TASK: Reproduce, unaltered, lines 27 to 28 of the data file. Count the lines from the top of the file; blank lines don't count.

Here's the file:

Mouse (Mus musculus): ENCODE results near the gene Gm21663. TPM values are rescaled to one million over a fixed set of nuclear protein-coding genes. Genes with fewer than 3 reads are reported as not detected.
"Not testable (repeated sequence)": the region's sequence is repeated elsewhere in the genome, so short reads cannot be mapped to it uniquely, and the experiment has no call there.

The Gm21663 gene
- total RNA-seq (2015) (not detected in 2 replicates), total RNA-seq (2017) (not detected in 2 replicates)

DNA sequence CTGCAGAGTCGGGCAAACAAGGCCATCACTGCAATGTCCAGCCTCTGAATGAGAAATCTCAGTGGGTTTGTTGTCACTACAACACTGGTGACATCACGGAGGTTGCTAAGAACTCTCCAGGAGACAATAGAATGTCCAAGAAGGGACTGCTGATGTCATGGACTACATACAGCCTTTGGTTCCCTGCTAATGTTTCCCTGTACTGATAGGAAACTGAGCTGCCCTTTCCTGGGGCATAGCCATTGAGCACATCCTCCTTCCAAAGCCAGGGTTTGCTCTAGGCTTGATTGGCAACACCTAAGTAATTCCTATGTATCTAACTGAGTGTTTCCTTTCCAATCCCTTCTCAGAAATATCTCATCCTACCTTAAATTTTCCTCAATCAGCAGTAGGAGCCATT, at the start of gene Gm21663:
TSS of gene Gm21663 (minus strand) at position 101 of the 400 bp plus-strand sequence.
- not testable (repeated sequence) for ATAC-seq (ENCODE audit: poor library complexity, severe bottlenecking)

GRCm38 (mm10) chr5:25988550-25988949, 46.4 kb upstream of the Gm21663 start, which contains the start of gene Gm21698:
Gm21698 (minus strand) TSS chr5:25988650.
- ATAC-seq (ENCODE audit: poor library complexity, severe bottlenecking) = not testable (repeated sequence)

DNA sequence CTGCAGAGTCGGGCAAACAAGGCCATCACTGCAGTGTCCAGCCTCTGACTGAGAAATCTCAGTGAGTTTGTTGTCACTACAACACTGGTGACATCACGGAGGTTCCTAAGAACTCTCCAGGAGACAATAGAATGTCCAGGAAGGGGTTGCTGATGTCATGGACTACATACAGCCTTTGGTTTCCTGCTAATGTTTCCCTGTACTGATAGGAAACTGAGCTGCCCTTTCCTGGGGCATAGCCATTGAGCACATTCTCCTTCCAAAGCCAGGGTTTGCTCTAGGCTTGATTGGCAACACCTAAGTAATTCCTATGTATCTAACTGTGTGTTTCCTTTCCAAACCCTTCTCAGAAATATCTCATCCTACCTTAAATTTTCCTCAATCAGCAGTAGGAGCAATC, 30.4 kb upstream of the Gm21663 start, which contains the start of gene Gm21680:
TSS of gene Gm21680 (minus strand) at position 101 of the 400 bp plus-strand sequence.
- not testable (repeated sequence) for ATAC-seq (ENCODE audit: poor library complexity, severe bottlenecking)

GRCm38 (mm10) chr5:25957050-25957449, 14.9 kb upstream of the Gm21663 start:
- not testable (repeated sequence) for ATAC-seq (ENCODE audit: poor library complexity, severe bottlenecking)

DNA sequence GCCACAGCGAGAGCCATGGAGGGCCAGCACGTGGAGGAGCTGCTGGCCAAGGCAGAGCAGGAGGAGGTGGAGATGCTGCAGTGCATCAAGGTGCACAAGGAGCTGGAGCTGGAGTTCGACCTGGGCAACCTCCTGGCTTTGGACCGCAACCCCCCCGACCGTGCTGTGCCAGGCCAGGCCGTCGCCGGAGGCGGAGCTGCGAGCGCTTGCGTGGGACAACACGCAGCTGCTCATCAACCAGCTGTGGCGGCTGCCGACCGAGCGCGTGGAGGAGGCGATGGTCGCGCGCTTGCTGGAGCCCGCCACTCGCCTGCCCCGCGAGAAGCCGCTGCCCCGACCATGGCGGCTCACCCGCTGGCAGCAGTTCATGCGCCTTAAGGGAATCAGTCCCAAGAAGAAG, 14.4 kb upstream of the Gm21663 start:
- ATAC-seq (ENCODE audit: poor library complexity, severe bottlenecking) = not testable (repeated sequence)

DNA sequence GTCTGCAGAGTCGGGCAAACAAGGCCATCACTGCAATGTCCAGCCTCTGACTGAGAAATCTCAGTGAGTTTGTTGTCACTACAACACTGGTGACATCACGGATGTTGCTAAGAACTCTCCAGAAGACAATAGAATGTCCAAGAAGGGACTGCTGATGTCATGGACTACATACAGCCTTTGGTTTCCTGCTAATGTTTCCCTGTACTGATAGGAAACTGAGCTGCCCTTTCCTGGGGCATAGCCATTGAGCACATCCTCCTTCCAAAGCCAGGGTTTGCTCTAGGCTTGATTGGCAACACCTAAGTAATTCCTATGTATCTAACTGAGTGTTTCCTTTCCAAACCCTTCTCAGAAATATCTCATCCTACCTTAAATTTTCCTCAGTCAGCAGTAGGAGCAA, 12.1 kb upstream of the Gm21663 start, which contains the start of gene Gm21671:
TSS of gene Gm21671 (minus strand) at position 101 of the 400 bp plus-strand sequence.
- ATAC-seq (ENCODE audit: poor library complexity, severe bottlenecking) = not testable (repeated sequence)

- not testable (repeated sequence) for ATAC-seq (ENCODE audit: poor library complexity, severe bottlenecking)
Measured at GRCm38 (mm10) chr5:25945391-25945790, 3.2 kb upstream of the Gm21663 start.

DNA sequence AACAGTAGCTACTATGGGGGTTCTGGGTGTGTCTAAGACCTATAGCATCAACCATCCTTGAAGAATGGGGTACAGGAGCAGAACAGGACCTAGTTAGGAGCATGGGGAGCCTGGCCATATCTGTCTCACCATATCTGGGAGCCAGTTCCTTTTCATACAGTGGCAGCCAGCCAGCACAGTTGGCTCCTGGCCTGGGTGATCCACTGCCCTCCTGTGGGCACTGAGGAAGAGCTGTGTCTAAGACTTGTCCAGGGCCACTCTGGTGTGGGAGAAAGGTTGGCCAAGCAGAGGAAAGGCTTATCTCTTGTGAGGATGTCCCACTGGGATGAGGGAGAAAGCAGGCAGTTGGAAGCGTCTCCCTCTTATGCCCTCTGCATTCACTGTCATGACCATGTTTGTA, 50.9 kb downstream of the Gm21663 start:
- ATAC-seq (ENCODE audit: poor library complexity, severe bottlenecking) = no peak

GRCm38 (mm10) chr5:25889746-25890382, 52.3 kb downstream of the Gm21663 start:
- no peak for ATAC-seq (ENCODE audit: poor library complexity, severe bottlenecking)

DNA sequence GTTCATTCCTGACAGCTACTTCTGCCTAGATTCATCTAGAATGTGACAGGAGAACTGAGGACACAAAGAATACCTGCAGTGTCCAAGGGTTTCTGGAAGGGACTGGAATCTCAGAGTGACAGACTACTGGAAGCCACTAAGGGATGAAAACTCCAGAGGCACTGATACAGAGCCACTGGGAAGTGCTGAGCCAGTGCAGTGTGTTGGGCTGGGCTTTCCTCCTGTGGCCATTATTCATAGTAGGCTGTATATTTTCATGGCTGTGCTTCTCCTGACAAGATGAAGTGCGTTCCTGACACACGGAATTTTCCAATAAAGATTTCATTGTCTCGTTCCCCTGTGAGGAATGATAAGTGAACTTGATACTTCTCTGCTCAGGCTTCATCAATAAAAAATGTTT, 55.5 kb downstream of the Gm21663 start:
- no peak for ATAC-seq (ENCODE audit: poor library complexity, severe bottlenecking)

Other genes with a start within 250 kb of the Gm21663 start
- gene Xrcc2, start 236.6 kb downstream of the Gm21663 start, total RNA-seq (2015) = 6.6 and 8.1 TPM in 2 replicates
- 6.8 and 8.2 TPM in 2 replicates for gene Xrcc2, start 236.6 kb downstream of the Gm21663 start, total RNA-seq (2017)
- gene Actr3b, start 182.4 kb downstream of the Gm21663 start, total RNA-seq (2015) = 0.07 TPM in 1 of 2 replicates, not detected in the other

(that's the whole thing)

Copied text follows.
DNA sequence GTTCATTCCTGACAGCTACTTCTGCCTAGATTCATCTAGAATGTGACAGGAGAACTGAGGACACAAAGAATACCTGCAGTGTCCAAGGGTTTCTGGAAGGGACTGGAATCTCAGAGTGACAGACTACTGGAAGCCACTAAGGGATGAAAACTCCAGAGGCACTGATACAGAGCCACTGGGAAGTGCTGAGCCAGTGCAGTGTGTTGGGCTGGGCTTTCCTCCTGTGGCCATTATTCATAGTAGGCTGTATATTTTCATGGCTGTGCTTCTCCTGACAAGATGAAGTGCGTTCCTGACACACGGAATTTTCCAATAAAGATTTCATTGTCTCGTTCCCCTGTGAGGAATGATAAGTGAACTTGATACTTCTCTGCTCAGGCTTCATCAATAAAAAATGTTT, 55.5 kb downstream of the Gm21663 start:
- no peak for ATAC-seq (ENCODE audit: poor library complexity, severe bottlenecking)